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From Gregg Wonderly <gr...@wonderly.org>
Subject Re: Progress, and a problem
Date Fri, 03 Dec 2010 22:09:49 GMT
On 12/3/2010 9:43 AM, Patricia Shanahan wrote:
> Gregg Wonderly wrote:
>> Many people are using Dan Creswell's Blitz JavaSpaces implementation or
>> commercial versions. I'm partially inclined to suggest that we should discuss
>> EOL of outrigger at some point. Even though Javaspaces
>> is a large part of what Jini has been recognized for, it has a focused
>> audience and if we don't have someone with knowledge and interest to support
>> outrigger, it may be more of a wart than River can deal with.
> Although I have limited multi-processor Java and River experience, I do
> have the right general background for that mission. I've got decades of
> system performance experience, including finding bottlenecks in
> multiprocessor operating systems, I understand memory models, and I have
> the academic computer science education to look for and understand the
> latest research on concurrent data structures.

I do believe you can dive in and do the discovery needed if you have that interest.

> On the other hand, if we are merely duplicating functionality that is
> already available from other sources, that may not be the best use of my
> River time.

The other JavaSpaces implementations are just that.  I did say I was partially 
inclined to make this suggestion.  I'm not at all interested in pushing 
outrigger out of the nest, really.  I just don't want anyone to spend too much 
time on one facet of River that there are actually other usable open source 
implementations of, if we don't have bandwidth to do it.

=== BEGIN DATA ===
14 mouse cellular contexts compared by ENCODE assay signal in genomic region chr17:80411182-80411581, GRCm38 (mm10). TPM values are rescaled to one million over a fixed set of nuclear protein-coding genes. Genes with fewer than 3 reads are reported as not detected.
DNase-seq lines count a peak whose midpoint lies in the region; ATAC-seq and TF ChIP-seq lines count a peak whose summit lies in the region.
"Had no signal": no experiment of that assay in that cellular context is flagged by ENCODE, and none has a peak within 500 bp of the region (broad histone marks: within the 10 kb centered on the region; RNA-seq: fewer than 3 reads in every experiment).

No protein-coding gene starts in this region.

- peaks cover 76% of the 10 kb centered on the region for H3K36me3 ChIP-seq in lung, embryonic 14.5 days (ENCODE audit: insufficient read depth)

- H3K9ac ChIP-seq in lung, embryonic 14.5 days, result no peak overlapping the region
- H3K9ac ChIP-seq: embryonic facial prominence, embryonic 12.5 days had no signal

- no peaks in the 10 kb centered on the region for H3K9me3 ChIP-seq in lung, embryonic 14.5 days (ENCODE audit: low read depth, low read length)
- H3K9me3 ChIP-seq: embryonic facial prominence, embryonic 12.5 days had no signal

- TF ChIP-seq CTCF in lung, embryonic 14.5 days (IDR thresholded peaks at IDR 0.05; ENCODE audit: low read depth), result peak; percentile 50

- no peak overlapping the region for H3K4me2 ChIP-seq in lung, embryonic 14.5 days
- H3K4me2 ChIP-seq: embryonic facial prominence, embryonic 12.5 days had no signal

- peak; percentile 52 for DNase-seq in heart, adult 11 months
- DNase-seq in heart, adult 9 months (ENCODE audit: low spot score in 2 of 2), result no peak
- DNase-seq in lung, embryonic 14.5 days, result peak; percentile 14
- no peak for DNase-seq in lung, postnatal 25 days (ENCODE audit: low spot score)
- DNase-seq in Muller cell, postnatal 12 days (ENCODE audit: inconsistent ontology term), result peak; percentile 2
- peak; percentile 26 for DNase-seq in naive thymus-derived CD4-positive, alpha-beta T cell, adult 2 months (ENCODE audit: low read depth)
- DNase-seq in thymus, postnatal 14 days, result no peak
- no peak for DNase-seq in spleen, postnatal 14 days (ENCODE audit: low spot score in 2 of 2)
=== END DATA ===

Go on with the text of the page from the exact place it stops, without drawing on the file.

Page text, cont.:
>> One of the issues that I've found in network intensive applications, is that
>> the latency of communications is so huge compared to code paths, that all
>> active threads will fairly quickly end up hovering on
>> top of any use of "synchronized" so that there is always the worst case
>> contention for such protected resources.
> Communications latency is something that seriously worries me in the
> current QA strategy, in which all components run on the same system. We
> are not testing with the sort of timing and contention issues our real
> world users will experience. There is a risk of not finding bugs that
> only happen with timings induced by communications latency, as well as
> not noticing performance regressions.

I'm glad we both have this worry.  It is important and until you see it 
happening, it's hard to understand.  I've spent a lot of time at the shell 
prompt typing ^\ digging through stack traces, chasing down contention issues 
and its not my idea of a fun time compared to writing useful code.

Gregg Wonderly

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